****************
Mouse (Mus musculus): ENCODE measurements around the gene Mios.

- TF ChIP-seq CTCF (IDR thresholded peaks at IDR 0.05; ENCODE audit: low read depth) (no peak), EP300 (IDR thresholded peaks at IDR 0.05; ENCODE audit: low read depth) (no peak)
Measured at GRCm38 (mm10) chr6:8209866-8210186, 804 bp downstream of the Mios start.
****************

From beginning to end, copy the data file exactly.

Mouse (Mus musculus): ENCODE measurements around the gene Mios.

- TF ChIP-seq CTCF (IDR thresholded peaks at IDR 0.05; ENCODE audit: low read depth) (no peak), EP300 (IDR thresholded peaks at IDR 0.05; ENCODE audit: low read depth) (no peak)
Measured at GRCm38 (mm10) chr6:8209866-8210186, 804 bp downstream of the Mios start.